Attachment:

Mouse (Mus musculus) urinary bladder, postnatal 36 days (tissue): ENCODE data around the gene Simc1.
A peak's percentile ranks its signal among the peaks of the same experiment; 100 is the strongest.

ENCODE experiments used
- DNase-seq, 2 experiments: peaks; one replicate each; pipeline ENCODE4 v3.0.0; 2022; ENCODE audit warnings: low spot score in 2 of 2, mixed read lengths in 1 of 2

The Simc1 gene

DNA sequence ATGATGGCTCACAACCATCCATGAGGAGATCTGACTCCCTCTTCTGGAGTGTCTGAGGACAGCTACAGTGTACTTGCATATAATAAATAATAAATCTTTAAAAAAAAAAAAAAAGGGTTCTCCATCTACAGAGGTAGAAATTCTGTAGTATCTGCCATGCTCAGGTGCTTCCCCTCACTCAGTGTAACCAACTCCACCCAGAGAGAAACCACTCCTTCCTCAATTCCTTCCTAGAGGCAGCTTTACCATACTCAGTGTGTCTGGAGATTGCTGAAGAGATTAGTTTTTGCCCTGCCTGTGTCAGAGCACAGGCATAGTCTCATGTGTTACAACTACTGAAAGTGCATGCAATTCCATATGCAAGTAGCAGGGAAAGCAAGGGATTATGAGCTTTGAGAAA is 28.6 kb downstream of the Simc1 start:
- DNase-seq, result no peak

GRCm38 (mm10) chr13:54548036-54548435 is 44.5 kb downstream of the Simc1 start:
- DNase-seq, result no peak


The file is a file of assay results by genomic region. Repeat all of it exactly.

Mouse (Mus musculus) urinary bladder, postnatal 36 days (tissue): ENCODE data around the gene Simc1.
A peak's percentile ranks its signal among the peaks of the same experiment; 100 is the strongest.

ENCODE experiments used
- DNase-seq, 2 experiments: peaks; one replicate each; pipeline ENCODE4 v3.0.0; 2022; ENCODE audit warnings: low spot score in 2 of 2, mixed read lengths in 1 of 2

The Simc1 gene

DNA sequence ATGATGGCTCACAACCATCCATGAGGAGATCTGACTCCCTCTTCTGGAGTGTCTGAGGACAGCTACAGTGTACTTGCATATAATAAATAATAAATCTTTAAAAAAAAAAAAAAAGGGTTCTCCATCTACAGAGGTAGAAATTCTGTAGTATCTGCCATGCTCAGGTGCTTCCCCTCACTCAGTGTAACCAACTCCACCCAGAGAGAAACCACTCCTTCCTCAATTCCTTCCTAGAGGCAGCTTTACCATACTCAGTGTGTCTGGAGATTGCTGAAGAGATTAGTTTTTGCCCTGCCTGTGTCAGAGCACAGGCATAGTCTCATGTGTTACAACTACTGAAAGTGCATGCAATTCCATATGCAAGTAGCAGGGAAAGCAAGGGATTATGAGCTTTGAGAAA is 28.6 kb downstream of the Simc1 start:
- DNase-seq, result no peak

GRCm38 (mm10) chr13:54548036-54548435 is 44.5 kb downstream of the Simc1 start:
- DNase-seq, result no peak